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Small Business | SMALL-BUSINESS REPORT

Local Universities Have Much to Offer

Courses are available to entrepreneurs and executives. Some focus on specific industries.

September 13, 2006|Cyndia Zwahlen | Special to The Times

Entrepreneurs are heading back to the classroom this fall to polish management expertise and fill in missing skills they need to run effective organizations.

Suzanne Rampe, a former stuntwoman who started Vacation Corporate Rentals five years ago, made the trek back to school last year.

She spent almost $2,000 on USC's two-day course on how to negotiate, called "Effective Negotiations and the Power of Persuasion."

"It's absolutely paid off," said Rampe, who had been nervous about discussing prices with customers of her Hermosa Beach business, which rents beachfront apartments to vacationers and visiting corporate executives.

She learned to talk with customers over the phone and in person and to rely less on e-mail when discussing the terms of a deal. She also learned the importance of asking about customers' needs before jumping into what her small company has to offer.

Rampe credits the class with helping her to close more deals and to improve relationships with customers. She also used her negotiation skills this summer to knock $3,000 off the price of a $13,000 camper for her truck.

That's just the kind of practical outcome the burgeoning executive education community is hoping for.

" 'What is the person taking back on Monday morning?' I ask that question religiously, and if we can't answer it, it's back to the drawing board," said Mark Wilbur, associate dean of executive education at the Marshall School of Business at USC.

Wilbur and his colleagues at other Southland business schools are gearing up for a busy fall. Here is a sample of the public offerings from some of the area's largest business schools, including courses of particular interest to small-business owners. All of the schools also create programs for individual companies.

* Anderson School of Management, UCLA

About 2,000 small-business owners, entrepreneurs and executives from companies and nonprofits participate each year in Anderson's executive education programs. Custom programs for companies such as A&M Records and Xerox Corp. account for about half of the school's offerings.

Public programs geared to small-business owners include a 10-week "Management Development for Entrepreneurs" course. The $4,225 tuition for the program, which is held Fridays, is offset by several major companies such as Pacific Gas & Electric Co., Chevron Corp. and Bank of America Corp. that have an interest in keeping the entrepreneurial business sector healthy. The program is offered through Anderson's Price Center for Entrepreneurial Studies.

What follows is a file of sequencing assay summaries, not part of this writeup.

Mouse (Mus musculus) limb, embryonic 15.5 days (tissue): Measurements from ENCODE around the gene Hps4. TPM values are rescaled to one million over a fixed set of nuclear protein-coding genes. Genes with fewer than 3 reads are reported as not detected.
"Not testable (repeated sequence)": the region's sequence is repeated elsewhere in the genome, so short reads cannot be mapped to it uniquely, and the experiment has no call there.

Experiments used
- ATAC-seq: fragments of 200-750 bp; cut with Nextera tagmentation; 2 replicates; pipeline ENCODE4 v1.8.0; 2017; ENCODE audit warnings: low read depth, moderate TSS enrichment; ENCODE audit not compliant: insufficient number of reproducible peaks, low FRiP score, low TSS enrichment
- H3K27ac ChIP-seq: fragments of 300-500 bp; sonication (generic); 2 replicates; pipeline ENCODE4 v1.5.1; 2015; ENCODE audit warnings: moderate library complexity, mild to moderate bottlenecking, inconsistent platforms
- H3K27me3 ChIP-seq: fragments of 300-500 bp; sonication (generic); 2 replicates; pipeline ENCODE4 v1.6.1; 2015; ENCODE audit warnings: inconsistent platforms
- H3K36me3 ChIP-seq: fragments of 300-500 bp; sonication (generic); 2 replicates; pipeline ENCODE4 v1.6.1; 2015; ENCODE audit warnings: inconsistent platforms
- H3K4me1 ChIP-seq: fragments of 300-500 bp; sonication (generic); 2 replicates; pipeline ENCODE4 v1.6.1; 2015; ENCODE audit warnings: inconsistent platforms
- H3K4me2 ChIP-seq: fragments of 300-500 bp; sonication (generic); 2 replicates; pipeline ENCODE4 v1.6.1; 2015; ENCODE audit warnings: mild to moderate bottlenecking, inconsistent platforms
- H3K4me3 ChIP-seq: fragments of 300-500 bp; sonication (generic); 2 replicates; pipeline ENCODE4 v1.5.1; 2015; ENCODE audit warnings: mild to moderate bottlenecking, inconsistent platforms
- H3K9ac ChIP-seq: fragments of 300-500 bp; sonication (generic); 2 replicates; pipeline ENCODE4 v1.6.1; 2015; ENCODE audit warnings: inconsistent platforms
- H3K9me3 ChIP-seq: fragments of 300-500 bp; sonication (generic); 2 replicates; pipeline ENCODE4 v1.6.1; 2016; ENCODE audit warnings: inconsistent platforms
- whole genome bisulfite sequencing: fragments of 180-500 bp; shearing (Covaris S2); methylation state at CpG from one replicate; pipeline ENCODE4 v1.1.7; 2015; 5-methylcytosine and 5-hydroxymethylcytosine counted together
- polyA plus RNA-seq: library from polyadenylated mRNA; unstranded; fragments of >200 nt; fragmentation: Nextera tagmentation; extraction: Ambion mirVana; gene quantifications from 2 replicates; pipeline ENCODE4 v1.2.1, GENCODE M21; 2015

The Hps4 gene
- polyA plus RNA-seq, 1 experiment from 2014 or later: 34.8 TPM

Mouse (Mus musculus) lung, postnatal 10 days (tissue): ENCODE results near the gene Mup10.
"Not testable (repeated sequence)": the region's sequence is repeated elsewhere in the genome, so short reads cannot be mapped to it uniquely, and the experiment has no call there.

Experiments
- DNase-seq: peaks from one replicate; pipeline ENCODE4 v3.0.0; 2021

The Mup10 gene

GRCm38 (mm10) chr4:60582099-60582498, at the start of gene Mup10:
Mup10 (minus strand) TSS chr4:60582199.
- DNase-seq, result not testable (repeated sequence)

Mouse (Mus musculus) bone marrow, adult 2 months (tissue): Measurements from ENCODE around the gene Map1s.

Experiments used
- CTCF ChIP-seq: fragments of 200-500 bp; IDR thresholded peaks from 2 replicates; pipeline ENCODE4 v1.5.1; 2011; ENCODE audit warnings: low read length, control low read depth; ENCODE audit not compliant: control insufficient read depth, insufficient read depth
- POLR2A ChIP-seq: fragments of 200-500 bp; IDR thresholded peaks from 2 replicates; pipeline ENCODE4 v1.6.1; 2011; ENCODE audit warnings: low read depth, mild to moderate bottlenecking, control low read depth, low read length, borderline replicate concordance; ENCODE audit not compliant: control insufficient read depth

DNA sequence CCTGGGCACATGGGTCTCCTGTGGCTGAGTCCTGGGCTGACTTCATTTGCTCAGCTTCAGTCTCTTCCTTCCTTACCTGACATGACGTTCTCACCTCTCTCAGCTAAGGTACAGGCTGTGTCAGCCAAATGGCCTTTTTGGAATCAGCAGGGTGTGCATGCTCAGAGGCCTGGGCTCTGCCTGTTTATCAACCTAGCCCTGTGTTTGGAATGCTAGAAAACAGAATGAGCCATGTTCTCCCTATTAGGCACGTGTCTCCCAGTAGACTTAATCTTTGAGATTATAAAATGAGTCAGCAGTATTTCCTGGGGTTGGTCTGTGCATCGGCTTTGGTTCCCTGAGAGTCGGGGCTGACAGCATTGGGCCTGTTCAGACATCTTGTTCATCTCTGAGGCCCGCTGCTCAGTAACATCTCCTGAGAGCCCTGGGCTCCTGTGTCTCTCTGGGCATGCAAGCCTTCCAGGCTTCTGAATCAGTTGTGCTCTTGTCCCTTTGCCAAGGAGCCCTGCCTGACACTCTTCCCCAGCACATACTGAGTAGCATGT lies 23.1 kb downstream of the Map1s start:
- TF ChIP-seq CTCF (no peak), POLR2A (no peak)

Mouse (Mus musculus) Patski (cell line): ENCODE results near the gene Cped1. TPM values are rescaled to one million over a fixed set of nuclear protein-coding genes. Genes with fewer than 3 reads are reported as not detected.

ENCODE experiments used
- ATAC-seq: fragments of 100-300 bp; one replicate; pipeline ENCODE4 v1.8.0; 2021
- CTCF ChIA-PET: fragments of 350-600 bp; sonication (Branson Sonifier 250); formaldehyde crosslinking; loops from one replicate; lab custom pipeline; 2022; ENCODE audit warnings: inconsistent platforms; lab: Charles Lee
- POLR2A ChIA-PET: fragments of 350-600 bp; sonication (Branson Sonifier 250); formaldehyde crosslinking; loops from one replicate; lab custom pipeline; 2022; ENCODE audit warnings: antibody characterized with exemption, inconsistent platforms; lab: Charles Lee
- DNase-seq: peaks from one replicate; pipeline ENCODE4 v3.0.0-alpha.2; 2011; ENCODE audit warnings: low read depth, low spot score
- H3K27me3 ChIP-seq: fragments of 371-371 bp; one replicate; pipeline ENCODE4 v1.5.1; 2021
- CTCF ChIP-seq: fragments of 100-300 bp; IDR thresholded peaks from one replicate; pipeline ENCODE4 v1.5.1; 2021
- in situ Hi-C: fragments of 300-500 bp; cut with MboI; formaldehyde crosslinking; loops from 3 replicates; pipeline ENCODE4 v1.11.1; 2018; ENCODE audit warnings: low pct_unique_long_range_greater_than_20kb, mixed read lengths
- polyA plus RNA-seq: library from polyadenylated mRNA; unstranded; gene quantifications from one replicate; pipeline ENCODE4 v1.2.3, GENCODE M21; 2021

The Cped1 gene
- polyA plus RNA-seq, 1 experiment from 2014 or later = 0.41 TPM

The Executive Program, offered since 1954 for business owners and managers, meets weekly for 21 weeks and covers the core topics of a master's degree in business administration. The program, which costs $15,500, starts in September and January each year.

An example of a more focused offering meant to serve Southern California's thriving small-business community is the school's new management program for salon owners. The $4,500 program runs five consecutive days beginning Nov. 5. Another session is scheduled for February.

What's new? Anderson is adding a leadership program for people with disabilities that will launch next year. The program will join the Leadership Suite collection that includes programs for women, African Americans, Latinos, lesbians, gays and transgender individuals. Each weeklong program costs $5,250. This fall the school will offer two of the programs. The Women's Leadership Institute starts Oct. 16. The Latino Leadership Institute begins Nov. 13.

For more information, call Laurie Dowling, executive director of the office of executive education programs, at (310) 825-2001, or visit www.uclaexeced.com.

* Graziadio School of Business and Management, Pepperdine University, Malibu

Custom programs account for about 75% of Pepperdine's executive education efforts, including multiyear projects for Southern California Edison Co. and Boeing Co., said John Mooney, associate dean of academic programs and executive education.

Most of the custom programs, including the IT Essentials for Business Leaders program designed for Edison, will be offered to other companies and to individual students on an open-enrollment basis when completed.

Pepperdine also runs a management development and introduction-to-business program for the Latin Business Assn. (www.lbausa.com) that is geared to entrepreneurs. Cost of the eight-week course is about $800. It is held twice a year at one or more of Pepperdine's graduate campuses in Encino, Irvine, Long Beach, Pasadena, Westlake Village and West Los Angeles.

What's new? The school is in discussions with the Young Presidents' Organization (www.ypo.org) to develop a management and leadership training program for members of the international group.

For more information, contact Mark Allen, director of executive education, at (310) 568-5593 or visit www.bschool.pepperdine.edu.

* Marshall School of Business, USC

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